OCEAN STAR EXPRESS

Joe and his mum and dad are vacationing at the Ocean Star Hotel. At first the weather is perfect; Joe gets to learn to swim and visit the boardwalk. The sixth day dawns foggy and rainy and Joe, who looks to be about five, quickly becomes bored. The hotel’s owner, Mr. Robertson, offers Joe a trip around the world. After expressing disbelief, Joe follows Mr. Robertson up to the attic and enters the world of the Ocean Star Express. Mr. Robertson’s miniature train set travels from room to room in the attic, and each new room is a different environment: snow-capped mountains, camel-filled deserts, lighthouse by the sea. They paint a figurine to look like Joe and then place it on the train. When they go downstairs, the rain has stopped. Even after the vacation is over, Joe rides the Ocean Star Express in his dreams. Haddon has created a sweet and simple story that young train enthusiasts will enjoy. They will likely identify with Joe and get into the illustrations of the Express in its many different rooms. However, the text may be too long and lack the pep some of the youngest train lovers demand. Sutton’s illustrations are similar to Christian Birmingham’s from Haddon’s Sea of Tranquility (1996). They are soft, almost nostalgic, but realistic and some feature a giant-seeming Joe behind the scenery. Purchase multiple copies if you’ve got demand—the paperback binding is strong, but won’t hold up like a hardcover. (Picture book. 4-6)

Pub Date: Feb. 15, 2003

ISBN: 0-00-664600-X

Page Count: 32

Publisher: HarperCollins UK/Trafalgar

Review Posted Online: May 20, 2010

Kirkus Reviews Issue: Jan. 1, 2003

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Take strength from the dreamers before you and follow your dreams. Or maybe just roll the dice.

LITTLE JOE CHICKAPIG

Is it a book about aspirations or the backstory for the board game?

Chickapig is defined as “an animal hybrid that is half-chicken and half-pig” and is depicted in yellow, two-legged chick shape with pink pig snout and ears. Young Joe Chickapig lives on a farm that was his grandfather’s dream, but it’s getting Joe down. He dreams of adventure but needs the “courage to follow his heart. / But how could he do it? How could he start?” In a bedtime story, Joe’s mother shares the influential characters that helped Joe’s sailor grandfather “follow his heart against the tide.” It seems that “Grandpa had heard a story told / Of a great big bear who broke the mold. / The bear was tired of striking fear”—so he became a forest doctor and a friend to all. And the bear’s inspiration? “A mouse who went to space.” The mouse, in turn, found hope in a “fierce young dragon” who joined a rock band. And coming full circle, the dragon found courage from a Chickapig warrior who “tired of shields and swords to wield” and established a farm. Chickapig game fans will appreciate this fanciful rhyming tale illustrated in attention-grabbing colors, but readers coming to it cold will note a distinct absence of plot. Mouse and dragon present female; all others are male.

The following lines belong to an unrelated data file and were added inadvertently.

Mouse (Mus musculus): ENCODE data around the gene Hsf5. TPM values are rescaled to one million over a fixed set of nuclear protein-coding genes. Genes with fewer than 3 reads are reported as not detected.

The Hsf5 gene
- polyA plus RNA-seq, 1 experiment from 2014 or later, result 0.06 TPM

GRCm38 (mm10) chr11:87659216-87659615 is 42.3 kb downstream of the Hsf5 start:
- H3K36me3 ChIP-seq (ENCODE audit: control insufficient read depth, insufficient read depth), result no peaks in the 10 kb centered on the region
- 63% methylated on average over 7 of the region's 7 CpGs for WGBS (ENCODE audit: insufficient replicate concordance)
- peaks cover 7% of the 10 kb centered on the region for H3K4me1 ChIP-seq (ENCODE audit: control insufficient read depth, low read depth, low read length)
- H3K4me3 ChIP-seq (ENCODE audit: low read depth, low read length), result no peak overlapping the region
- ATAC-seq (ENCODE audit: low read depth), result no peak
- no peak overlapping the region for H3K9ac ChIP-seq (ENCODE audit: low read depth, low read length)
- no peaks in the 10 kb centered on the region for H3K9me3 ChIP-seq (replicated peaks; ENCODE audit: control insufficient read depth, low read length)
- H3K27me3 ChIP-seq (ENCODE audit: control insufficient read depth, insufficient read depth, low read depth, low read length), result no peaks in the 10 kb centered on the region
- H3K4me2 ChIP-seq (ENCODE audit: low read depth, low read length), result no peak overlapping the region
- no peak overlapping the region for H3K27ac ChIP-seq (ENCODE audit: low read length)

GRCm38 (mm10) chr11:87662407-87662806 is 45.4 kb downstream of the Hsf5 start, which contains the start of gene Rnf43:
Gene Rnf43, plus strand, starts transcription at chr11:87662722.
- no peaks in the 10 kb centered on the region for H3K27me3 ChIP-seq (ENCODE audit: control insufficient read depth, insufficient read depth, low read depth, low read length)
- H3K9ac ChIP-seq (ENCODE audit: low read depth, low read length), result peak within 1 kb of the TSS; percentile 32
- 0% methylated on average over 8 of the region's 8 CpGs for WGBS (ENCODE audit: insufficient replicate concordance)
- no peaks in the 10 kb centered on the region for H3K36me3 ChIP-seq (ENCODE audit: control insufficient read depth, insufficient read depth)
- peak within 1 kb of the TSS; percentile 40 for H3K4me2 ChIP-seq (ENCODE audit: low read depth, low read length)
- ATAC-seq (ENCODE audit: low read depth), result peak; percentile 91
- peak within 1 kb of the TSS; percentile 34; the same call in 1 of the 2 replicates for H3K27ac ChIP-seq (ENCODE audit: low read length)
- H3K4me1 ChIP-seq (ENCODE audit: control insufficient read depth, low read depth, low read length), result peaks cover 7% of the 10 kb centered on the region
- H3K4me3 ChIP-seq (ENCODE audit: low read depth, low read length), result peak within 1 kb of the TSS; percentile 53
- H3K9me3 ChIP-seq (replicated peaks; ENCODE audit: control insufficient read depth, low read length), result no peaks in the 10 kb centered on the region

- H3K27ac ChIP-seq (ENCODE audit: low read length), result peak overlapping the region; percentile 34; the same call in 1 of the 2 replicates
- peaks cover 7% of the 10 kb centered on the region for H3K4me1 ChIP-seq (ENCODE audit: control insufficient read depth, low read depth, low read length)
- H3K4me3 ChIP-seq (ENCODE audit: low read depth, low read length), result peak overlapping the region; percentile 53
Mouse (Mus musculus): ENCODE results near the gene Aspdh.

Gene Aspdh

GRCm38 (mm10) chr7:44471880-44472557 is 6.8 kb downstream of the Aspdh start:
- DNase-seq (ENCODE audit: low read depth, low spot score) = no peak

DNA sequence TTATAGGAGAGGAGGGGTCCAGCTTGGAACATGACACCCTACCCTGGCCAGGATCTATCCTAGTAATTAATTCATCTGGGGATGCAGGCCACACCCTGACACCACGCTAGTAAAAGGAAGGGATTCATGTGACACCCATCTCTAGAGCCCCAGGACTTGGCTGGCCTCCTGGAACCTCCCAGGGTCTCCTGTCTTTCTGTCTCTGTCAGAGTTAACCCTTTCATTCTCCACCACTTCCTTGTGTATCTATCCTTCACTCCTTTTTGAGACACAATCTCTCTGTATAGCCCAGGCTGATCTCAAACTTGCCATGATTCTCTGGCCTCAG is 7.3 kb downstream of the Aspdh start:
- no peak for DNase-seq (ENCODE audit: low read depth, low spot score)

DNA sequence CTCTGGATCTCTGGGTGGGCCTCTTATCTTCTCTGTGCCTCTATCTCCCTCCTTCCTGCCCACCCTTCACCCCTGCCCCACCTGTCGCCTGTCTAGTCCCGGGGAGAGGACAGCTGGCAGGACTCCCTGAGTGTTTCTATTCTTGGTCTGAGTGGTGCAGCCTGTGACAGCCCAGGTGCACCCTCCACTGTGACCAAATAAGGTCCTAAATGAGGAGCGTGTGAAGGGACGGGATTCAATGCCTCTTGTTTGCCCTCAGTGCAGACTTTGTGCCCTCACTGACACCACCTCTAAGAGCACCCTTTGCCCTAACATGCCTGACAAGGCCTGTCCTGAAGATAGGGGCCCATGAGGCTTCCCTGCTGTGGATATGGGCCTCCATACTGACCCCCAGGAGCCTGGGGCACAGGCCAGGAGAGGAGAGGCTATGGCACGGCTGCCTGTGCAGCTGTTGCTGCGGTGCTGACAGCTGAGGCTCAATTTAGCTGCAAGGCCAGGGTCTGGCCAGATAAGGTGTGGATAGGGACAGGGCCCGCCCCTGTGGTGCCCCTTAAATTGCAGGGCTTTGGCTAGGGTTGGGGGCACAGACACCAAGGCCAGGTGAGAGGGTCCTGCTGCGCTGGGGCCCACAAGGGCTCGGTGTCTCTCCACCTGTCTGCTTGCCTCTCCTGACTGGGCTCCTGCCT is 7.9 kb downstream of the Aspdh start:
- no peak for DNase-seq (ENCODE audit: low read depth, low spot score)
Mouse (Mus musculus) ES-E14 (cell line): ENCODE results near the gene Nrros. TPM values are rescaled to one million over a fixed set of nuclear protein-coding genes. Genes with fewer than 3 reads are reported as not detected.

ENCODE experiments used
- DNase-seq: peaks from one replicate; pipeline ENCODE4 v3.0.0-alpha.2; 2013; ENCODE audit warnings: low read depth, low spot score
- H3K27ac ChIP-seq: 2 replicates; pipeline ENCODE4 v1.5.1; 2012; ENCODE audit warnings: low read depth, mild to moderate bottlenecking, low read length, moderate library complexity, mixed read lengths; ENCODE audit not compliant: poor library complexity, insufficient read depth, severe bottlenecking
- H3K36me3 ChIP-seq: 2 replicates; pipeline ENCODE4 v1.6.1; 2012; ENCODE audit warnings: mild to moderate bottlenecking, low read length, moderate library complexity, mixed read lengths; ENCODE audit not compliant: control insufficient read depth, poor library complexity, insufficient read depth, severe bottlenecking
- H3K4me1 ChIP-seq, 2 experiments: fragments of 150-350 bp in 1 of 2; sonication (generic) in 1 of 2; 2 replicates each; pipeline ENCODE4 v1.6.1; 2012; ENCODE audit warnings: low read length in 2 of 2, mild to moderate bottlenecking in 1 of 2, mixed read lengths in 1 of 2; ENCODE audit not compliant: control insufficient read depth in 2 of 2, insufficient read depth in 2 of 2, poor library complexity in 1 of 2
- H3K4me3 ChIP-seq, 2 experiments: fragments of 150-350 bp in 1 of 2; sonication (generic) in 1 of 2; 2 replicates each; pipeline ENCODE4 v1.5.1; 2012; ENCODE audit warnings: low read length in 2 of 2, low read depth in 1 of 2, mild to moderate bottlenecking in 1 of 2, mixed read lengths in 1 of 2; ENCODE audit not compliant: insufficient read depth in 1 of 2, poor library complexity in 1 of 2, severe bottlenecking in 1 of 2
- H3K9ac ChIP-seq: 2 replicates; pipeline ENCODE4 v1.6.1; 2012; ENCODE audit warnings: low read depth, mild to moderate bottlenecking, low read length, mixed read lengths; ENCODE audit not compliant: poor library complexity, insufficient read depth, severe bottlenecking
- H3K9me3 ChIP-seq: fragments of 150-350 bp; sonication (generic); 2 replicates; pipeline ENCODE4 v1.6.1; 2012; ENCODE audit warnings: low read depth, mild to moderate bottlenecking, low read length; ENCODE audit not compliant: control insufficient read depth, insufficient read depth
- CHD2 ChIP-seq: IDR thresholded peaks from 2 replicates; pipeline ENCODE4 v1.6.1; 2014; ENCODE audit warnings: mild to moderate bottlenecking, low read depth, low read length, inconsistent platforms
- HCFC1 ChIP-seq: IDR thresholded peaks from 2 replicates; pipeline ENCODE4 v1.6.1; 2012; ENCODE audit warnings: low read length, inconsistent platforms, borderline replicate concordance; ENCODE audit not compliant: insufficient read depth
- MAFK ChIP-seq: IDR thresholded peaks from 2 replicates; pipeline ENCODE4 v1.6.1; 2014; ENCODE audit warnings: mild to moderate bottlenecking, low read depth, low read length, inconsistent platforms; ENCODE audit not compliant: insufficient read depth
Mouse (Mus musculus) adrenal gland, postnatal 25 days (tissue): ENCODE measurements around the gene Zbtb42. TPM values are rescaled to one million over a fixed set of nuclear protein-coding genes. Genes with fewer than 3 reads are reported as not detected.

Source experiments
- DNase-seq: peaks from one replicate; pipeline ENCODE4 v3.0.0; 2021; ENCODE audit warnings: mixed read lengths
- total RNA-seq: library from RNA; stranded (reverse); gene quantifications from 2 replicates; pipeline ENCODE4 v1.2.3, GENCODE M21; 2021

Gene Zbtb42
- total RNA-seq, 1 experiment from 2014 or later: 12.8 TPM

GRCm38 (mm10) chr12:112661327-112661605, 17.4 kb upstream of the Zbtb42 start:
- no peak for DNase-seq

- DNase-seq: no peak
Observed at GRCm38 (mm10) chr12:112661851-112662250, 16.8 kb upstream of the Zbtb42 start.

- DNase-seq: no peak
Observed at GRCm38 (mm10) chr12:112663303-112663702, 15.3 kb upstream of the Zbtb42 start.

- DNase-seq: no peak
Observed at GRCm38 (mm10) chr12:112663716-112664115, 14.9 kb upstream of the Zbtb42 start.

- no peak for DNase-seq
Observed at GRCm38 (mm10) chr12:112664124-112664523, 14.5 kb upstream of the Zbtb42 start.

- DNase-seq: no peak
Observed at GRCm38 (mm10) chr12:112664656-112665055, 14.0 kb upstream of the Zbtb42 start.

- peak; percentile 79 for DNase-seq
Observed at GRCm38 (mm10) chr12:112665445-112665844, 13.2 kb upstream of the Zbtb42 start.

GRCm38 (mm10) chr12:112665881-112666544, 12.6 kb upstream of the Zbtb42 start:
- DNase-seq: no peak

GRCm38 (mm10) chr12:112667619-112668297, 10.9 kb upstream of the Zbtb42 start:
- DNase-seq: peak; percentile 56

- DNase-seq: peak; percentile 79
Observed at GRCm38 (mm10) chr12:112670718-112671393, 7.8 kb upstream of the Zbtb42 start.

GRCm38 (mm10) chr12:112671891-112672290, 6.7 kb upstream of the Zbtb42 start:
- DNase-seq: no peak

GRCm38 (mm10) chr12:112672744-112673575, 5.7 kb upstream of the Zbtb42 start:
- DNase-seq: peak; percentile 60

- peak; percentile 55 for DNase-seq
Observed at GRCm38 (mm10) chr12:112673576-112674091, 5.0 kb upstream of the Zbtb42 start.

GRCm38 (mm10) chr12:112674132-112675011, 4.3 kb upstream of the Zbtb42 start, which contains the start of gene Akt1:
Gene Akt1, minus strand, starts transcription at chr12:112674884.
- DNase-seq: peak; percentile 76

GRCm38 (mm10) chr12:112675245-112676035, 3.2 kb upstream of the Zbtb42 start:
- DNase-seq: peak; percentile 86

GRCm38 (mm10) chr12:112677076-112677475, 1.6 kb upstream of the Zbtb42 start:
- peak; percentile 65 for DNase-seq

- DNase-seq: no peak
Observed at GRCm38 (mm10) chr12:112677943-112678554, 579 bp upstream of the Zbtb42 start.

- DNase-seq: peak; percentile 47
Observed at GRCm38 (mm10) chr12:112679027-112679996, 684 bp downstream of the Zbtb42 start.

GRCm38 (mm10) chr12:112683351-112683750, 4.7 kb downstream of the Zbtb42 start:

Take strength from the dreamers before you and follow your dreams. Or maybe just roll the dice. (Picture book. 4-6)

Pub Date: Jan. 14, 2020

ISBN: 978-0-7944-4452-5

Page Count: 32

Publisher: Printers Row

Review Posted Online: Oct. 9, 2019

Kirkus Reviews Issue: Nov. 1, 2019

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Another breezy sail past things that go.

EVERYTHING GOES: BY SEA

B

From the Everything Goes series

Biggs ferries young viewers past floating fleets in his latest set of bustling cartoon surveys.

The voyage is sandwiched between sequences of big, wordless before and after panels. It begins when a vacationing family drives aboard a Center City ferry. After casting off, it navigates past themed gatherings of working boats and gigantic ships; craft of various sizes and historical periods driven by oars, motors or sails; houseboats and more. It docks in the wake of a climactic double gatefold in an entire harbor full of diverse vessels. Along the way, minidisquisitions on sails and propellers, cargo shipping, submarines, cruise ships and other nautical topics are delivered with plenty of sight gags and side business. Signal flags spell out “fish fry tonight,” and a fishing boat dubbed Archimedes demonstrates buoyancy and displacement, for instance. Biggs adds cutaway views as well as labels, jokes (“How long do you think the trip will take?” “About fifty-six pages”), review questions and occasional selfies to his full but not overstuffed scenes.

Another breezy sail past things that go. (Informational picture book. 4-6)

Pub Date: Oct. 22, 2013

ISBN: 978-0-06-195811-3

Page Count: 56

Publisher: Balzer + Bray/HarperCollins

Review Posted Online: Sept. 18, 2013

Kirkus Reviews Issue: Oct. 1, 2013

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